Soony Saad

Soony Saad working his way onto scoresheet for Sporting KC, into Peter Vermes' good graces

KANSAS CITY, Mo. – Soony Saad remembers the conversation well. So does Peter Vermes.

It was late spring, Saad wasn't playing as often as he had hoped, and the young forward wore a frustrated expression as he waited to talk to Sporting Kansas City's manager after a training session.

The two spoke quietly for a while on the pitch, in a scene Vermes has seen repeatedly from both sides of the player-coach dynamic.

“Sometimes those discussions are difficult, but at the same time I think they're part of the growing process for the player,” Vermes told on Tuesday. “I've been through them all. I get them. I'm not going to say it makes them any easier for the player, but it makes me understand a little more what they're going through.

"Even some of my staff members say they're amazed sometimes at how patient I am with certain players and their development. But I think you have to be in what we do.”

Vermes counseled patience that day, told Saad that his opportunity would come. And with three goals in his last two matches, after a league scoring drought of almost two years, Saad is making the most of that chance.

“He just said to keep working hard – that for whatever reason it is, coaches have their own philosophy, their own decisions and not to look too far into it,” Saad said on Tuesday. “We were going to have a lot of games coming up and he was going to use me, and just to keep working hard. At first it made no sense to me, but coaches have plans and I'm glad this one is working out so far.”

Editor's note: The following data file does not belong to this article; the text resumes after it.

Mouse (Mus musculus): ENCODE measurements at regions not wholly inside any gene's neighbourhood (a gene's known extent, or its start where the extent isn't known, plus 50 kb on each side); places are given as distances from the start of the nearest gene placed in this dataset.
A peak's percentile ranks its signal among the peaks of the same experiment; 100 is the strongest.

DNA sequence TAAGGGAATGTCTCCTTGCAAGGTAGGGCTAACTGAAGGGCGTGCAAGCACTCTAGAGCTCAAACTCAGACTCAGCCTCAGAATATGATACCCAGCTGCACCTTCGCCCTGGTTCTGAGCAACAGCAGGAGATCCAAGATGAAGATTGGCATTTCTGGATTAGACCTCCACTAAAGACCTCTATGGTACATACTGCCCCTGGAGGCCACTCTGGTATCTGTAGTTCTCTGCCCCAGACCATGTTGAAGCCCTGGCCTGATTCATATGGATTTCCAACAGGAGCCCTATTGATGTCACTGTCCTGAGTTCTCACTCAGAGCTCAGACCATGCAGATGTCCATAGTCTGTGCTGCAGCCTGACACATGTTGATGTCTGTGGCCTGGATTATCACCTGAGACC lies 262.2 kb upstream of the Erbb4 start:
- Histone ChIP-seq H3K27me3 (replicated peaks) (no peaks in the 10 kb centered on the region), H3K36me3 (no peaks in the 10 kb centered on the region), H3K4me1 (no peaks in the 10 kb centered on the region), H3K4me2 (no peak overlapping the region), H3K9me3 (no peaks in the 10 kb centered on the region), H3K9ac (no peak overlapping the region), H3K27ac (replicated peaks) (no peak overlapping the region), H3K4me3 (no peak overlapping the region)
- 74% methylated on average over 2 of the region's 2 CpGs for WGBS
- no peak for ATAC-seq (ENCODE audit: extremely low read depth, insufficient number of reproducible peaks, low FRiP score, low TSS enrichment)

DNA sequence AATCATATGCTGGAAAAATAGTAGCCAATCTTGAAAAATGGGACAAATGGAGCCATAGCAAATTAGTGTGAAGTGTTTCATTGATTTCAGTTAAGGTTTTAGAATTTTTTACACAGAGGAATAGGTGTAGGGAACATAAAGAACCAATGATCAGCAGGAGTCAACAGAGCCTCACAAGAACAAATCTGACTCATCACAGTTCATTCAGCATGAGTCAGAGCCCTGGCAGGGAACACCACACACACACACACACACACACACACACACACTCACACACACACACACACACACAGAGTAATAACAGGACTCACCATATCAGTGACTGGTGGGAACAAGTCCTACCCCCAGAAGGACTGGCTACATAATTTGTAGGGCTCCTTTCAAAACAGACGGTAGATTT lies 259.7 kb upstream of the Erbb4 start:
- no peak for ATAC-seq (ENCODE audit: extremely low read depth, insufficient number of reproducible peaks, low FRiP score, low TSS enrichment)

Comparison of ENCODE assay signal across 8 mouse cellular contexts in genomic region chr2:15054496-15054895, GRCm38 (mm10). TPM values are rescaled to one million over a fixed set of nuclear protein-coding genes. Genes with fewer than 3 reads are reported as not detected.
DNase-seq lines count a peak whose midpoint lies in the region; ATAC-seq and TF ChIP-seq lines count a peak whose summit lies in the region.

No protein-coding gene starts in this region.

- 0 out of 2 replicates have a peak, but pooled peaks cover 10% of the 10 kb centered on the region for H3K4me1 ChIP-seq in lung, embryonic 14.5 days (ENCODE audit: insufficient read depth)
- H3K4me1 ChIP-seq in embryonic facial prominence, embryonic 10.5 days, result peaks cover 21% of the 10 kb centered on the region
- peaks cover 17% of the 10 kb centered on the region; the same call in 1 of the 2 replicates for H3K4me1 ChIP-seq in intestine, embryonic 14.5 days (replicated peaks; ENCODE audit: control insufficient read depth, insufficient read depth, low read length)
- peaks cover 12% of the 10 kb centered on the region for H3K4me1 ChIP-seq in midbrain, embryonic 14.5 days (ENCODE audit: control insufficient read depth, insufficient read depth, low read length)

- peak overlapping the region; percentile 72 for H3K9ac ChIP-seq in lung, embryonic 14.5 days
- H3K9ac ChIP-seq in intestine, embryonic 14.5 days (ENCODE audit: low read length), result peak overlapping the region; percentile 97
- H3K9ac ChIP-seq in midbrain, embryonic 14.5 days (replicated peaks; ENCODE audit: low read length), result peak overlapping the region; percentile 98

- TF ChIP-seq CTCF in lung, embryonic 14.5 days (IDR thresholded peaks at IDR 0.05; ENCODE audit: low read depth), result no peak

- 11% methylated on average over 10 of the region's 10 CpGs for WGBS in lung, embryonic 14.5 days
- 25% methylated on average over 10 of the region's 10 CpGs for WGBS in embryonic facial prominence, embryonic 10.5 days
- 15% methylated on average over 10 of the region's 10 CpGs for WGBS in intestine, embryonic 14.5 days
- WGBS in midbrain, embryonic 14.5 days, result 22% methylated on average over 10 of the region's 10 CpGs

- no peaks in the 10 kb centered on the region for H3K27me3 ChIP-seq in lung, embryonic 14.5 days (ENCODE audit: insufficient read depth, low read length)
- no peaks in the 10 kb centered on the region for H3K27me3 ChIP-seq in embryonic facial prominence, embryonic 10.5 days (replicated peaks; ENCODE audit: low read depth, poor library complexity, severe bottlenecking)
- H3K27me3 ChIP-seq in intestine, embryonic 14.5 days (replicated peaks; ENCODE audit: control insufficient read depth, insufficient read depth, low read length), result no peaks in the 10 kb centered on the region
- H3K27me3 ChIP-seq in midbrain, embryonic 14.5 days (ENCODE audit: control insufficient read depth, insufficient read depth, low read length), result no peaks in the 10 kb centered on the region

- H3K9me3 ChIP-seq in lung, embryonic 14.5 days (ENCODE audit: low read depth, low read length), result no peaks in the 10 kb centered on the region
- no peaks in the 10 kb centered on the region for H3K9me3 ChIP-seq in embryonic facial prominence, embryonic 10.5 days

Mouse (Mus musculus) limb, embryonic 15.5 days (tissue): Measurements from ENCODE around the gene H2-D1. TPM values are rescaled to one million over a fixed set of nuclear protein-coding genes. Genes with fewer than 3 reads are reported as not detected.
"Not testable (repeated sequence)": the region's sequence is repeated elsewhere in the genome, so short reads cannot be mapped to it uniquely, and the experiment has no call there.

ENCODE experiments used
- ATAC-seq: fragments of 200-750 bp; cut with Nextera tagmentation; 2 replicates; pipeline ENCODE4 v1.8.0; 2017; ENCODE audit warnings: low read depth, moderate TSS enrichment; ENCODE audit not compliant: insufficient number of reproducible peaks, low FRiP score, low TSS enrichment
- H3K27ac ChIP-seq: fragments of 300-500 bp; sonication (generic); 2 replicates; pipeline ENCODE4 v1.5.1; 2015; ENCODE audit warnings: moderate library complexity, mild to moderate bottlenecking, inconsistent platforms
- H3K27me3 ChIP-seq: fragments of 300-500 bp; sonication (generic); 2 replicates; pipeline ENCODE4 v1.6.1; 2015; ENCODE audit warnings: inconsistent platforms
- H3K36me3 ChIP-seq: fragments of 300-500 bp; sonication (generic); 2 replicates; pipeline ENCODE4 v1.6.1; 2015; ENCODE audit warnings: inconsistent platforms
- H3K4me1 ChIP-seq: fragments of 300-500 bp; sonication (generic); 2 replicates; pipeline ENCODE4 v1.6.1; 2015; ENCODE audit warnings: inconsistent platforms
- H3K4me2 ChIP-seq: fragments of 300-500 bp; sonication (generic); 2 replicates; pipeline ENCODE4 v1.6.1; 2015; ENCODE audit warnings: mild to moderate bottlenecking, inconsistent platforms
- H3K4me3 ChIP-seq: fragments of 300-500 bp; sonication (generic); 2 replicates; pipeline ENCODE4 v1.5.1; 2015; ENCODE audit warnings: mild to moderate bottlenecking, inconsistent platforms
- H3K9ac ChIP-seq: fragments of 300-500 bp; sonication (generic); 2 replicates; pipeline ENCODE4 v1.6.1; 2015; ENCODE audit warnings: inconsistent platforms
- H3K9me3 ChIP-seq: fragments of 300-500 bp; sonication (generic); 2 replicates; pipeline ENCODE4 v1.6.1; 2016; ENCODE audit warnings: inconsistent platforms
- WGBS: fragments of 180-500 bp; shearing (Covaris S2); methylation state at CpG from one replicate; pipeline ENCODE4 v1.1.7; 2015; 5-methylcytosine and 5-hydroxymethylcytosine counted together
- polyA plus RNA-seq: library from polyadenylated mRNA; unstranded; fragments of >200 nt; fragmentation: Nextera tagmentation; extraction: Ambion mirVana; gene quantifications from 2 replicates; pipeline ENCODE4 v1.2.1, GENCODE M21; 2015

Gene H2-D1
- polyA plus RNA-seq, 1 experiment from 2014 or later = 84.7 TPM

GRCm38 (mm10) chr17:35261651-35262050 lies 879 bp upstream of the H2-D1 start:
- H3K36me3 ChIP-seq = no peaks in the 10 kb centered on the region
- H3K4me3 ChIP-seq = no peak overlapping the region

Vermes wasn't upset that Saad wanted more playing time, after falling out of the 18 for a long stretch beginning in mid-April – after he assisted on Claudio Bieler's late game-winner in a 1-0 win over D.C. United on April 5. But he also wanted to make sure the young forward was still preparing himself to be match-ready.

“This isn't just Soony. It's any player,” he said. “There's nothing wrong with them being upset or being angry about not playing. The worst thing they can do is allow that to affect their ability to work and train and perform. Because now when you get your chance and don't do well, you hurt yourself.”

Saad acknowledged reaching that point, and having to fight through it.

“I feel like when you're not playing, you start to kind of – I wouldn't say lose focus, but you start to just kind of go through the motions,” he said. “Even though you still work hard in training, you start to think, 'Oh, I'm never going to get the chance.' But I stuck with it, and coach seasoned me well to just be persistent. I'm here right now, and I'm going to keep working not to lose it.”

Even if that means someone else is scoring the goals.

“I love to score goals,” he said. “I think that's one of my best attributes, but I don't go into the game thinking, 'Hey, I've got to score a goal,' and that's all I'm focused on. I'm just focused on doing my job, offensively and defensively, and if I'm in the right spots then good things will happen.”

Steve Brisendine covers Sporting Kansas City for

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